By Maggie Cely
At Plum Alley, we have long believed in the benefits of women founding and investing in companies. Now, there is evidence to say that women remaining in those companies as part of the leadership is beneficial for the bottom line.
“A highly engaged workforce means the difference between a company that thrives and one that struggles. When employees are engaged, they are passionate, creative, and entrepreneurial, and their enthusiasm fuels growth.”
Gallup’s article Q12 Employee Engagement concluded with this resounding statement on the correlation between engagement and financial growth. It makes sense – employees that receive acknowledgment for their triumphs, have open communication with their superiors, and are encouraged to grow are productive members of their team and, therefore, company.
One would presume that American companies would be partial to this variety of leadership to drive profits, encourage growth, and improve efficiency.
Statistically, the managers with the highest level of engagement are women; however, women only make up one-third of all workplace leadership roles in the U.S. Apparently, efficiency is no match for gender bias.
Entrepreneur magazine summarized findings from a series of Gallup studies regarding the state of managers and employees in the workplace, finding that women excelled at 11 of 12 categories of employee engagement over men. They broke down the information into 5 digestible ways women employ these engagement tactics to improve employee performance, number one being that women are generally more engaged themselves. Inspiring personnel development, offering regular feedback and praise, and an overall strong moral compass were additional reasons named.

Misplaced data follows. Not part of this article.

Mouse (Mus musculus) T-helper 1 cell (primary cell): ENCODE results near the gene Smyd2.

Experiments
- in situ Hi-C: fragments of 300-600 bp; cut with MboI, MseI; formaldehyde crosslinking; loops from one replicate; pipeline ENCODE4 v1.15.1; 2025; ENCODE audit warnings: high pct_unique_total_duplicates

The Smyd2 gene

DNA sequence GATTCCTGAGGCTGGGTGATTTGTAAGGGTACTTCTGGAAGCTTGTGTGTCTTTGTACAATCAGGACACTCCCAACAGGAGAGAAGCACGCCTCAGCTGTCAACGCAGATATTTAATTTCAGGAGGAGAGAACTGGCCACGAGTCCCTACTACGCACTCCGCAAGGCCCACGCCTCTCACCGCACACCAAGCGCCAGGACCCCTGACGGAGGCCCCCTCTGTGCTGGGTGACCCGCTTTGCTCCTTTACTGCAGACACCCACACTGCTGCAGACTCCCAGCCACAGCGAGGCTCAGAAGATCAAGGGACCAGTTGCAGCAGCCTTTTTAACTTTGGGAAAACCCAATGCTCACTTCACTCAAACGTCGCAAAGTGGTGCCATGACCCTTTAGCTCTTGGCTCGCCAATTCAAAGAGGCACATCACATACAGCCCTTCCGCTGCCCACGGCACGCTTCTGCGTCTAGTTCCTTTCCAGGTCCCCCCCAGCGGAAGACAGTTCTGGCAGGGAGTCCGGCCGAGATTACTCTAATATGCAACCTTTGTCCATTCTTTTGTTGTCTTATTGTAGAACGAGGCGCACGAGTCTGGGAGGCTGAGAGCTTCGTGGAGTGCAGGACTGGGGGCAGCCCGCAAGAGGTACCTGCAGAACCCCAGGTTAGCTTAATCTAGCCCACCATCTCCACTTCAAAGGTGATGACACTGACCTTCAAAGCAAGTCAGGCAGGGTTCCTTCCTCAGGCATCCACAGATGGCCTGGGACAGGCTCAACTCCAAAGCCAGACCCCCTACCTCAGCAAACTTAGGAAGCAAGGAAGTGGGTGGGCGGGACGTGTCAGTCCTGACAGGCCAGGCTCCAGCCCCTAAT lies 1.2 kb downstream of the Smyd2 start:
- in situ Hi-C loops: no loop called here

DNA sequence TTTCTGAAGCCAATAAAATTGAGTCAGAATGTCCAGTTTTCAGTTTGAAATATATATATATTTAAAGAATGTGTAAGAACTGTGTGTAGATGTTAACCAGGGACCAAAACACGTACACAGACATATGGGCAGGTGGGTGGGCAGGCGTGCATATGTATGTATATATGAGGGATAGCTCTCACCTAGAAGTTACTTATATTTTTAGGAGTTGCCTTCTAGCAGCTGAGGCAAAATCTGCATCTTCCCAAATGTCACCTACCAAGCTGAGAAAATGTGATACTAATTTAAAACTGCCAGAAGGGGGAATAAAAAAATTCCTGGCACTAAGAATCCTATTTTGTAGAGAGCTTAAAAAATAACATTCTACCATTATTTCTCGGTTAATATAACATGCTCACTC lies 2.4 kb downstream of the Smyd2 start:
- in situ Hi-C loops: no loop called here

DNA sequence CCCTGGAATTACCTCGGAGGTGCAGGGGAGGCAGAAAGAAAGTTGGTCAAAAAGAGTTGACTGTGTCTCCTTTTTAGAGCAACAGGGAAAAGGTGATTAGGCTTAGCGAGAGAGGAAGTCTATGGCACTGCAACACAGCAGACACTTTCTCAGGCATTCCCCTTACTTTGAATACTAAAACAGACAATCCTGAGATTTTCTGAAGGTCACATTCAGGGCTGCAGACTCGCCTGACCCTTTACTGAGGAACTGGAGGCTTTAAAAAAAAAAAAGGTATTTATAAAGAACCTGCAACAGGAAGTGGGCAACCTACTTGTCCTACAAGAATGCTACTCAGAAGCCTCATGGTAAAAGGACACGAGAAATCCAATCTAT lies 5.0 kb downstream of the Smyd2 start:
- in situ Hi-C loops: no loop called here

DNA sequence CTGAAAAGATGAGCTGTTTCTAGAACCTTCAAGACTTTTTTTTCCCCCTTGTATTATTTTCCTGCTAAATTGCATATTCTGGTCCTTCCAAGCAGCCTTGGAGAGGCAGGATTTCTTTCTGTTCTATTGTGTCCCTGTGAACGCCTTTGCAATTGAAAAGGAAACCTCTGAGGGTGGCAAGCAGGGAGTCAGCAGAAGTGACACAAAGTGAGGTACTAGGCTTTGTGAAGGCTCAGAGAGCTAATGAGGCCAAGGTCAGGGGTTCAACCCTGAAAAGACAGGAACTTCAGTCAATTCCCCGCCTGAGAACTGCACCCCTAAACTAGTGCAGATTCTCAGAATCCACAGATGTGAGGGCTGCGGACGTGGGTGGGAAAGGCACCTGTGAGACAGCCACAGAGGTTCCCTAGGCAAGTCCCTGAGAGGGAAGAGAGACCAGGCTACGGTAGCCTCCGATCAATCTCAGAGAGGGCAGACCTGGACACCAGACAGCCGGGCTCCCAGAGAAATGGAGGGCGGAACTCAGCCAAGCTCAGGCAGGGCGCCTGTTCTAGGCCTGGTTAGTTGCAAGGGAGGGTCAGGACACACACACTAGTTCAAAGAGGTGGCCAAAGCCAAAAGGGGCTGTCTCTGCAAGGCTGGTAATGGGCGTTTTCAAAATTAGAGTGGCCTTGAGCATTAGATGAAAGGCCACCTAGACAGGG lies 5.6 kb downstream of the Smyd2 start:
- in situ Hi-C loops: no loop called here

Gallup also looked into who worked best under whom – does a male work most effectively under a man or woman?
It turns out that men and women varied most at engaging their own gender, yet the co-ed teams were relatively consistent. Men engaged their male employees at a rate of 25%, and females at a rate of 35% with female employees. These figures are a bit puzzling, given that the most engaged team dynamic, a female boss with female employees, is the least prevalent.
Another strong note was the study of preference and how attitudes have changed over the past 60 years. In the 50’s, an overwhelming majority (two-thirds) of Americans preferred a male boss, 5% a female boss, and 25% claimed ambivalence. In 2014, one-third of Americans preferred a male boss, 20% preferred a female boss, and the majority (46%) had no preference.
In regard to preference, working underneath a specific kind of human no more shows a gender bias than choosing to work at a startup shows a size prejudice. It’s merely preference, what works for you as an employee.
The major issue is that having a female boss is substantially less likely than having a male boss, so employees are forced to work within the confines of structural inequality that stems from promotional bias. In other words, you can have a preference, but you can’t really have a preference.
Notwithstanding these findings, progress is on the horizon. COO of Facebook Sheryl Sandberg just unveiled a training program to recognize and challenge unconscious bias in the workplace, beginning with her own team. Dozens of organizations that promote women in tech and other male-dominated industries are growing in popularity and prevalence (see Tech Ecosystem Infographic).
How do we continue the trajectory towards change? Literature on the subject alone is not enough to change perceptions. Rather, infusing women’s entrepreneurial ventures with capital, encouraging women to invest and to be involved in investment decisions, diversifying teams, and promoting staff with the credentials to perform and the ability to engage are imperative initiatives to change the landscape and stimulate growth, financial and otherwise.